Mark your calendars: Carnival is a-comin’. Falling in mid-February, it is technically a holiday-before-a-holy-day, being the herald of Lent, a six-week party-pooping period of fasting and penitence that remembers Christ’s 40 days in the wilderness. Which meant that if you were going to have any fun all at all, best to get it all out on the day before. Presto! Carnival was born. Meaning “to remove meat” in acknowledgement of the bland Lenten diet, Carnival, has since become one of the largest world-parties on the planet, with celebrations held on every continent. Steele’s five top party towns for all you party-boys are:
1) Rio de Janeiro, Brazil
The no brainer. An all out bonanza of Latin flesh samba-ing at 180 mph, in 2011, Rio saw its population jump by a solid one million (a 33% increase over 2010) as people from all Brazil and the world came for this most popular of Carnivals. If you haven’t booked your hotel yet, be prepared to pay through the nose - this is South America’s top tourist draw, and is booked months in advance. It doesn’t hurt that Rio is also one of Latin America’s gay-friendliest cities.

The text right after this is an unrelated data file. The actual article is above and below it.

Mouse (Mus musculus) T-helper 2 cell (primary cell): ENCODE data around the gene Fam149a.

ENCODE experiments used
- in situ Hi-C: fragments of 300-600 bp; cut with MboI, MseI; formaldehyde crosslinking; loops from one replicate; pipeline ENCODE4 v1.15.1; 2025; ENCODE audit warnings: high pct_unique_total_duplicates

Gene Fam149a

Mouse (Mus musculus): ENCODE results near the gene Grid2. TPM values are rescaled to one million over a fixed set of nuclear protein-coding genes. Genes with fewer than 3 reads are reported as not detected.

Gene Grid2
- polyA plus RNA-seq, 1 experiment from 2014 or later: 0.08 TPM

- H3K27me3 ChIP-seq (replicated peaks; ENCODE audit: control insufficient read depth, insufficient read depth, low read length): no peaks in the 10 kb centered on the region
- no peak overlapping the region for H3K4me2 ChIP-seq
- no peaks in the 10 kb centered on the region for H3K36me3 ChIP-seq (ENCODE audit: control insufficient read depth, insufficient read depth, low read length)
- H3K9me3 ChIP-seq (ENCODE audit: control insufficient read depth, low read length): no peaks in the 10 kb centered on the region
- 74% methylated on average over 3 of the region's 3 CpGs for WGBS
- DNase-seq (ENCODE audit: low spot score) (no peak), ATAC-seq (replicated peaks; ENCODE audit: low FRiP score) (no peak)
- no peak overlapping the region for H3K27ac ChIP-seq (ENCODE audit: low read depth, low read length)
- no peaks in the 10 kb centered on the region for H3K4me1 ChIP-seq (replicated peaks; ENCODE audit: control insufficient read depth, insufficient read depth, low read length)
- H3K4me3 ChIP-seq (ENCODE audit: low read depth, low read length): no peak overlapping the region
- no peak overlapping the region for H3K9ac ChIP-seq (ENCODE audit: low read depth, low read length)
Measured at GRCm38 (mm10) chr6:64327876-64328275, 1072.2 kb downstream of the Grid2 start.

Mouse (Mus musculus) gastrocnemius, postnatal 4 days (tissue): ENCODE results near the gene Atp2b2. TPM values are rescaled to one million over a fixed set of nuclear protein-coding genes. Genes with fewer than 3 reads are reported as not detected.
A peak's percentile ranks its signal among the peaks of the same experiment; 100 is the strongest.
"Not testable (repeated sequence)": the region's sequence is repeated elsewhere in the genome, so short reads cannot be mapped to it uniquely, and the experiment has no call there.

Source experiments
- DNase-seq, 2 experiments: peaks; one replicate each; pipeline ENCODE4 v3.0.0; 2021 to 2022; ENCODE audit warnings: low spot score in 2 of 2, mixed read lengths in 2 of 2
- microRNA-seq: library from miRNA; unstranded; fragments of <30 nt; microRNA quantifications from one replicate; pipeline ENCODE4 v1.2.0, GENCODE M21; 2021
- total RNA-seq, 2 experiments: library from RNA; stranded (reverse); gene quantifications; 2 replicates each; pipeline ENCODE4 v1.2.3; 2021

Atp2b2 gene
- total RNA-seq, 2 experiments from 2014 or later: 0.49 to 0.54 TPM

2) New Orleans, USA
Mardi Gras, Carnival - it’s all the same holiday, and New Orleans revolves around this one day, with krewes duking it out for top honors. Beads, boys, bongs - what more could you ask for? The lower French Quarter is the gay corner of the party. Today, there are eight Gay krewes in New Orleans: Amon Ra, Armeinius, Mwindo, Lords of Leather, People of Substance, Petronius, Queenateenas and Satyricon. A Gay Note: The Night of the Black Mask is held the Friday before Mardi Gras and is the South’s oldest leather block party.